Citing need for staff retention, Security Council extends judges on UN Yugoslav tribunal
|Publisher||UN News Service|
|Publication Date||17 December 2012|
|Cite as||UN News Service, Citing need for staff retention, Security Council extends judges on UN Yugoslav tribunal, 17 December 2012, available at: http://www.refworld.org/docid/50d03e422.html [accessed 24 July 2014]|
Given the importance of staff retention for the timely completion of the work of the United Nations tribunal set up in the wake of the Balkan conflicts of the 1990s, the Security Council today adopted a resolution extending the terms of a number of judges so they can finish the cases assigned to them.
The resolution on the International Criminal Tribunal for the former Yugoslavia (ICTY) received 14 votes in favour, while Russia abstained.
The ICTY, which is based in The Hague, is tasked by the Council with trying those responsible for the worst war crimes and other breaches of international humanitarian law committed during the various conflicts in the former Yugoslavia in the 1990s. Since its inception 19 years ago, the tribunal has indicted 161 persons.
In its resolution, the Council requested that the tribunal takes "all possible measures" to complete its work as expeditiously as possible to facilitate its closure by 31 December 2014, and to present by 15 April 2013 a consolidated comprehensive plan on the completion strategy, closure and transition to the International Residual Mechanism for Criminal Tribunals (IRMCT).
Set up by the Council in December 2010, the Residual Mechanism is mandated to take over and finish the remaining tasks of the ICTY and the International Criminal Tribunal for Rwanda (ICTR) once their mandates expire. The Council has urged the two tribunals to conclude their work by the end of 2014.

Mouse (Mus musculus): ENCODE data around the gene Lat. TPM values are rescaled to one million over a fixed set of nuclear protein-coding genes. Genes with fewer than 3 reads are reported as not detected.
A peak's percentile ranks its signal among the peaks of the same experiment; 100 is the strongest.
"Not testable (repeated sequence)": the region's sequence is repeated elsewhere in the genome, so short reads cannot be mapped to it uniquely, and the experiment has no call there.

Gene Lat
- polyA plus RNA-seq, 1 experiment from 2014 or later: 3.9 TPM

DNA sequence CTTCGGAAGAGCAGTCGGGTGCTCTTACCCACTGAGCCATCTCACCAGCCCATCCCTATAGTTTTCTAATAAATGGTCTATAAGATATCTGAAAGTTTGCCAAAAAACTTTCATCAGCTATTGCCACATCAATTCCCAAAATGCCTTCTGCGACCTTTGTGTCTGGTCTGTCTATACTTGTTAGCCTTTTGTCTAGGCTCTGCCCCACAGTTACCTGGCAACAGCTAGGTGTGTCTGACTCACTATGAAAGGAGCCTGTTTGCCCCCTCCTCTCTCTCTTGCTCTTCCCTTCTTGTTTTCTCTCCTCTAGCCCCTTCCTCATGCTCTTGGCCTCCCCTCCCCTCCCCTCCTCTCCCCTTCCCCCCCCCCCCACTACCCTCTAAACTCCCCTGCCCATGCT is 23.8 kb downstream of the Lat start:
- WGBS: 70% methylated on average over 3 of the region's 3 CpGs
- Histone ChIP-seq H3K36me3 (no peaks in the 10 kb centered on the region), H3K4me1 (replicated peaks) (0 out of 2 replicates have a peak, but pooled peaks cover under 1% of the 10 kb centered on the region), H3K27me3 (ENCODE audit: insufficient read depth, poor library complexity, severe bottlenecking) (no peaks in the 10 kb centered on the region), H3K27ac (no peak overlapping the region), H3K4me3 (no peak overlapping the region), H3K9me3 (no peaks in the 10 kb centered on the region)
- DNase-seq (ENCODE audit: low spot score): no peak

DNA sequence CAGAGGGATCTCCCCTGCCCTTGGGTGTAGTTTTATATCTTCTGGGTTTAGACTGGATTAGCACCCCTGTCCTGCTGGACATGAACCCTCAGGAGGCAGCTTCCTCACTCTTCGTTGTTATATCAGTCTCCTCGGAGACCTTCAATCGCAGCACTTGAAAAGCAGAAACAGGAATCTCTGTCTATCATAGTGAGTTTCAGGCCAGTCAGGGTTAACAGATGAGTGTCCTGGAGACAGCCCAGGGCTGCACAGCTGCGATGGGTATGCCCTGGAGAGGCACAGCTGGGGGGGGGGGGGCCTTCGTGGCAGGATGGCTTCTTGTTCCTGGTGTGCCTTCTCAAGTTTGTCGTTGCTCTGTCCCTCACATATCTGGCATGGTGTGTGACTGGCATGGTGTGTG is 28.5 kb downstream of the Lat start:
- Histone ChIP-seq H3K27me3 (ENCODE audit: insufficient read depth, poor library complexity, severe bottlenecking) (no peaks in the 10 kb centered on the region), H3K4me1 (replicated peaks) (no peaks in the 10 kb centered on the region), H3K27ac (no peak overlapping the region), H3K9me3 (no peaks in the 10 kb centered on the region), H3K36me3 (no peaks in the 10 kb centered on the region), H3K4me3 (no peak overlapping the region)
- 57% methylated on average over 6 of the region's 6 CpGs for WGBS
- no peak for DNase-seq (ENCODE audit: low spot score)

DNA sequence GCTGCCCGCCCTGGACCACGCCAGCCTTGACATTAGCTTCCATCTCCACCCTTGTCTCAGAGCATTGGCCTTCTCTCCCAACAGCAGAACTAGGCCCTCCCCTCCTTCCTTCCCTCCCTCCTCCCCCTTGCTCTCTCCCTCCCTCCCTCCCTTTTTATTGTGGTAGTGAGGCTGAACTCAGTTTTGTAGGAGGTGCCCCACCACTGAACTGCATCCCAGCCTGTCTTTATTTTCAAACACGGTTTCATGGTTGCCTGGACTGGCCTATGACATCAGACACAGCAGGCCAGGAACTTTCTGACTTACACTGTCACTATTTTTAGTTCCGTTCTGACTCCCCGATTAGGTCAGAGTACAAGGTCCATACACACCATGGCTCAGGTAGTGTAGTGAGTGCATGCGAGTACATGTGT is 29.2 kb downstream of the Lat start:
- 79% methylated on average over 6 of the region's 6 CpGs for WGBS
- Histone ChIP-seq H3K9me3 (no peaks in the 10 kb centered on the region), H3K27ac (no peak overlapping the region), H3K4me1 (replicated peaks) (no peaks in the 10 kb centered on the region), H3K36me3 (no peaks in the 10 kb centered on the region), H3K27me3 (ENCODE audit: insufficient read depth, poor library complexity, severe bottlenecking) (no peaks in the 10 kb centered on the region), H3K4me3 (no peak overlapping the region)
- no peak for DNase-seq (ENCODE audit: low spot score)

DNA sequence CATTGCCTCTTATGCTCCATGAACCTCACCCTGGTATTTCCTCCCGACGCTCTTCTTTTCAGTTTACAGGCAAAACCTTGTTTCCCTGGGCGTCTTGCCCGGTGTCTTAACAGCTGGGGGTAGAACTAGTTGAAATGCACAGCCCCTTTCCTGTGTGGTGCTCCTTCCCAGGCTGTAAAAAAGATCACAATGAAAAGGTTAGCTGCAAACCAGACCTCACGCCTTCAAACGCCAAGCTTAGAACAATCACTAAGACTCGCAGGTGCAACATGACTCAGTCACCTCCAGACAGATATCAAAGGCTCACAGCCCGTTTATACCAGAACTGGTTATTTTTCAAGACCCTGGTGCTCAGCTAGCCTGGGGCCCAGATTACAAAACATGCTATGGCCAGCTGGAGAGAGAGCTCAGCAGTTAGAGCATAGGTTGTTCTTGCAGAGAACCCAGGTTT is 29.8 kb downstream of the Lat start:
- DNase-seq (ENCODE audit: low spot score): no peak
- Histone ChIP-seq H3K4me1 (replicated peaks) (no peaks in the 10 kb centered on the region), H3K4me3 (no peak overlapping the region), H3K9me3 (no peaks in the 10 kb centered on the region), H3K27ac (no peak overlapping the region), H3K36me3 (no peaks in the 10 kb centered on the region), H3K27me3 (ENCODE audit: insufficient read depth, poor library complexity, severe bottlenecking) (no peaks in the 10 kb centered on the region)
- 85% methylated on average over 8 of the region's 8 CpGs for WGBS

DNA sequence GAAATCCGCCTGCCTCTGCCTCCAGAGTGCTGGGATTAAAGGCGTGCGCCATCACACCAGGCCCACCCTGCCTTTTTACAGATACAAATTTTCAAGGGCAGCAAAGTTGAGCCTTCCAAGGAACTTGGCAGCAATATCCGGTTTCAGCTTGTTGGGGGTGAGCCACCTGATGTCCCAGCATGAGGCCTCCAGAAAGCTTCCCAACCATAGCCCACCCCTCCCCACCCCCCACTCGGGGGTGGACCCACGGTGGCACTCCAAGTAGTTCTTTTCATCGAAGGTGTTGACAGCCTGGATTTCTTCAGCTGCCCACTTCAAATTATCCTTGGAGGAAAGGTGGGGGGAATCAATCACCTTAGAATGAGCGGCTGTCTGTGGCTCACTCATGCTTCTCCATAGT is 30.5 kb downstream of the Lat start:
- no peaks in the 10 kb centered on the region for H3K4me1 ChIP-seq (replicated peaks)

The ICTR branch of the Residual Mechanism, based in Arusha, began its functions on 1 July, while the ICTY branch in The Hague is scheduled to begin on 1 July 2013.
By the resolution, the Council extended the term of office of the following permanent judges until 31 December 2013 or until the completion of the cases to which they are assigned, if sooner: Carmel Agius of Malta, Liu Daqun of China, Theodor Meron of the United States, Fausto Pocar of Italy, Patrick Robinson of Jamaica, Jean-Claude Antonetti of France, Guy Delvoie of Belgium, Burton Hall of The Bahamas, Christoph Flagge of Germany, O-Gon Kwon of South Korea, Bakone Justice Moloto of South Africa, Howard Morrison of the United Kingdom, and Alphons Orie of The Netherlands.
The following ad litem, or temporary, judges were extended until 1 June 2013 or until the completion of the cases to which they are assigned, if sooner: Elizabeth Gwaunza of Zimbabwe, Michÿle Picard of France, Arpfid Prandler of Hungary, and Stefan Trechsel of Switzerland.
Ad litem judges Frederik Harhoff of Denmark, Melville Baird of Trinidad and Tobago, Flavia Lattanzi of Italy, and Antoine Kesia-Mbe Mindua of the Democratic Republic of Congo were extended until 31 December 2013 or until they completed the cases to which they are assigned, if sooner.